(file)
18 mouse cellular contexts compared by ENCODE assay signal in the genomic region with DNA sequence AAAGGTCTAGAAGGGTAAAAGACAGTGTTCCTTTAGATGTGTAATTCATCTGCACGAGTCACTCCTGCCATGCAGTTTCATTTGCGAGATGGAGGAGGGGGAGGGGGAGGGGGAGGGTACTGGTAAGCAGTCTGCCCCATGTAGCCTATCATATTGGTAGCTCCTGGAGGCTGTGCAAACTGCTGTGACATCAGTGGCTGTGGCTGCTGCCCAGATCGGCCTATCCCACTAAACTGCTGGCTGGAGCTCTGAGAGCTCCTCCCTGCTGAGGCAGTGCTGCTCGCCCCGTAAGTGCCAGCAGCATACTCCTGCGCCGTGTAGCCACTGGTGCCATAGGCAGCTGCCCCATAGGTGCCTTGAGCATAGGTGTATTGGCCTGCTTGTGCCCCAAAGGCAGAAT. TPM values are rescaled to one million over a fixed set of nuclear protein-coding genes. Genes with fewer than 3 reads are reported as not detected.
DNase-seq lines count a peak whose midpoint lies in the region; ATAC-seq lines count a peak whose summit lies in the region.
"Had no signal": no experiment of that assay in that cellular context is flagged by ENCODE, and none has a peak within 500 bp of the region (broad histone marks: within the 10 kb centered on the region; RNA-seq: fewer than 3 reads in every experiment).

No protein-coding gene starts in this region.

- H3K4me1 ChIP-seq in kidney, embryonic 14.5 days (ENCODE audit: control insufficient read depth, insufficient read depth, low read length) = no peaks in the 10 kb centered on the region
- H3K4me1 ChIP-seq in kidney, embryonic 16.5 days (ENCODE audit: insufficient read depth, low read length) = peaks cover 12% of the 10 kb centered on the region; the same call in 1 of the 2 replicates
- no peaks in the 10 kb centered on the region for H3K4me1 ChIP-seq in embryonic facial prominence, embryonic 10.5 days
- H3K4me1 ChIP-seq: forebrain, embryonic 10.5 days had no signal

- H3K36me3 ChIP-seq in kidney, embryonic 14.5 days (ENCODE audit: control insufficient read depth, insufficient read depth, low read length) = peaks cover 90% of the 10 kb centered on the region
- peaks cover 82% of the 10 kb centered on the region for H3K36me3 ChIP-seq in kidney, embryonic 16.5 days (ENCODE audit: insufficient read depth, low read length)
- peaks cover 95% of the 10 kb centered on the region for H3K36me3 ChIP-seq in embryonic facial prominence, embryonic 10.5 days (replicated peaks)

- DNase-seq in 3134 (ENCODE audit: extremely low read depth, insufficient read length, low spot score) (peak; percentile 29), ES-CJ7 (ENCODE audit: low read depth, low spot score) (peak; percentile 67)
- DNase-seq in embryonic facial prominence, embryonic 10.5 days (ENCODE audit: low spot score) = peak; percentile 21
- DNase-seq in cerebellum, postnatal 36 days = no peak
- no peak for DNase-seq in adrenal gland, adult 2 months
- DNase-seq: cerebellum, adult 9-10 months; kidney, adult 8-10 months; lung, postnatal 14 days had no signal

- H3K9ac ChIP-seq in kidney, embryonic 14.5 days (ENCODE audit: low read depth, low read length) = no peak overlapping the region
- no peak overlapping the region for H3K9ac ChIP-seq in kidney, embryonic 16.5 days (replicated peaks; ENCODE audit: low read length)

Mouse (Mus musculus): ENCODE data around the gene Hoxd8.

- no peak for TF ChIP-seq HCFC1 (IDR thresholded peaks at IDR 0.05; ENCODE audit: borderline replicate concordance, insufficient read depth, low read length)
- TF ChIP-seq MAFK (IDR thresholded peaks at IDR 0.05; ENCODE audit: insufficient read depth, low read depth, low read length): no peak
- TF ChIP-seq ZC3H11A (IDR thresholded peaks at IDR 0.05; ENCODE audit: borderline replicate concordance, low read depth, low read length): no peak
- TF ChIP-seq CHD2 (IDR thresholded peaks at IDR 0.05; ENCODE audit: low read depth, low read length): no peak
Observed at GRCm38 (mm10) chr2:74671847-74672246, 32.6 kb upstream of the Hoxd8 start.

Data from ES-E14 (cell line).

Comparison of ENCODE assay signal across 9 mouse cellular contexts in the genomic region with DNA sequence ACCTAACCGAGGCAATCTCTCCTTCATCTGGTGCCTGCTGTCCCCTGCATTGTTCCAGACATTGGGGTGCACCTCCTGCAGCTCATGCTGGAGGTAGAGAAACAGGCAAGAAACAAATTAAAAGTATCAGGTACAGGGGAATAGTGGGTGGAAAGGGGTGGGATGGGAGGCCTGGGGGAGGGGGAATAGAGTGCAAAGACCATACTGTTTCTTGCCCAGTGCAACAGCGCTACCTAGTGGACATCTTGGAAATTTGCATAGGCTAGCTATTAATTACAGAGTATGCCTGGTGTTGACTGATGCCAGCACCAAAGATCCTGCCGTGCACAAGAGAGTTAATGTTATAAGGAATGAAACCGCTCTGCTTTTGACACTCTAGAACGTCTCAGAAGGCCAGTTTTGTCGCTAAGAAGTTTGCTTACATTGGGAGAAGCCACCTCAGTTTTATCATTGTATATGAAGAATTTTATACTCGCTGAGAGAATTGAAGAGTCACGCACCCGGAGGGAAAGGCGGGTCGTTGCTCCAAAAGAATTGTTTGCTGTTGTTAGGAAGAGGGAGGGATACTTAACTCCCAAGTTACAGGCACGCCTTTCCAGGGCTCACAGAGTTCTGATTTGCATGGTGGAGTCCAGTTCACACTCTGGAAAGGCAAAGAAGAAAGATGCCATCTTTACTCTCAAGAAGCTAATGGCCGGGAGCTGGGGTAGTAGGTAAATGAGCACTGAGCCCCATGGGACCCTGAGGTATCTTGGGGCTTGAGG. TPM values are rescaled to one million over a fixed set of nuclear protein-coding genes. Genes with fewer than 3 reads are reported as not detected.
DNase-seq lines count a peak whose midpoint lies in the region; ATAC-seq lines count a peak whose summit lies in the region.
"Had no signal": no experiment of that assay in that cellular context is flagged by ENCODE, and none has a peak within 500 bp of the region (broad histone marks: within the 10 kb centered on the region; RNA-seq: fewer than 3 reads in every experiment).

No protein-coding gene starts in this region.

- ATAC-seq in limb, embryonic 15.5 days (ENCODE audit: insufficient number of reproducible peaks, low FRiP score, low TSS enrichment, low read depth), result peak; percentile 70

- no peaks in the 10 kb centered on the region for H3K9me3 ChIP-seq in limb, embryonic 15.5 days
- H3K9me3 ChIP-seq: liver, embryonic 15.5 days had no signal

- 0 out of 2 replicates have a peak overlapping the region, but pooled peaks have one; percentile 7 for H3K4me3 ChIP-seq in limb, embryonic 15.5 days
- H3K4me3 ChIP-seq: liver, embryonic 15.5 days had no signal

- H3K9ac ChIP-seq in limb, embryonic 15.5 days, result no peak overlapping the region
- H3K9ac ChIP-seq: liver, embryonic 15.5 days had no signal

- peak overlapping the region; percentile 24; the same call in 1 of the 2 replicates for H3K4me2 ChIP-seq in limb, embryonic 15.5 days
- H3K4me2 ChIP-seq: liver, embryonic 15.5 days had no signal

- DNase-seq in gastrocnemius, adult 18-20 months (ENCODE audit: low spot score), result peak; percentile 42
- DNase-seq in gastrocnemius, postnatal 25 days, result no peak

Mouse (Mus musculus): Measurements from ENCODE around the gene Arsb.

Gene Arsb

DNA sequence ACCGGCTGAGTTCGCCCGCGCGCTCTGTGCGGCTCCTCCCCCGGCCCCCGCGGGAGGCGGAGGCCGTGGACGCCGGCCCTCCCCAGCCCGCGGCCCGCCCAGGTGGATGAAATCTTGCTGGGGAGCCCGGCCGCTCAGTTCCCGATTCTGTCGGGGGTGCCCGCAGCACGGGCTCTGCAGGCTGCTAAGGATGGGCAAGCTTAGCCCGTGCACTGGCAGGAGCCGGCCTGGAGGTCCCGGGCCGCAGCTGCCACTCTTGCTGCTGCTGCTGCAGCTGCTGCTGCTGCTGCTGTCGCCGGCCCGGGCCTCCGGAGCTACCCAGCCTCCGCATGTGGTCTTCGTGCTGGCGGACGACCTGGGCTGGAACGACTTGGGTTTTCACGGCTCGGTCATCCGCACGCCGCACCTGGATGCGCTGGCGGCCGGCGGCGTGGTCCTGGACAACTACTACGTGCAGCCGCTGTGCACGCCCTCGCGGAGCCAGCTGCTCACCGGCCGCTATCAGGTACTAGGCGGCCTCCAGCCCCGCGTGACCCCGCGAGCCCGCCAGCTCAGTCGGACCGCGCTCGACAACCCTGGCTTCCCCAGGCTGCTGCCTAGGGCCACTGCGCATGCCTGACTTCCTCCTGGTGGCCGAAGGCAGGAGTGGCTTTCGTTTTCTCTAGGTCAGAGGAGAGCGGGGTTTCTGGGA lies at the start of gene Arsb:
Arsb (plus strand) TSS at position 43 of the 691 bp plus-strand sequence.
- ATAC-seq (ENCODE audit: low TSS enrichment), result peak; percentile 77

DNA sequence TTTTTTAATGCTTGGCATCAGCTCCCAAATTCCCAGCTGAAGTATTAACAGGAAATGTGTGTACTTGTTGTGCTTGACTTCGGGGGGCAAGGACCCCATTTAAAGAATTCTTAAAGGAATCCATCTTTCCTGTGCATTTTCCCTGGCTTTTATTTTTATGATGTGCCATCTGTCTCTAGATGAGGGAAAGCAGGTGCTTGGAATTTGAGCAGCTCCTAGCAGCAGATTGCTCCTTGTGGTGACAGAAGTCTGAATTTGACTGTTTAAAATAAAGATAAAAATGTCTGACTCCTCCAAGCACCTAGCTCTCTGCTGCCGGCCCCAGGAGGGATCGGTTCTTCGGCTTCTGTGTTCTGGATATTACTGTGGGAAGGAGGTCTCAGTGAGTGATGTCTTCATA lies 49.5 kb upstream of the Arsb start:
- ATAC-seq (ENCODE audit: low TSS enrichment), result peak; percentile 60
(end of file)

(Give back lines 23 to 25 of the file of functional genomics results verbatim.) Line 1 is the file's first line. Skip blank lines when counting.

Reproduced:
- TF ChIP-seq CHD2 (IDR thresholded peaks at IDR 0.05; ENCODE audit: low read depth, low read length): no peak
Observed at GRCm38 (mm10) chr2:74671847-74672246, 32.6 kb upstream of the Hoxd8 start.

Data from ES-E14 (cell line).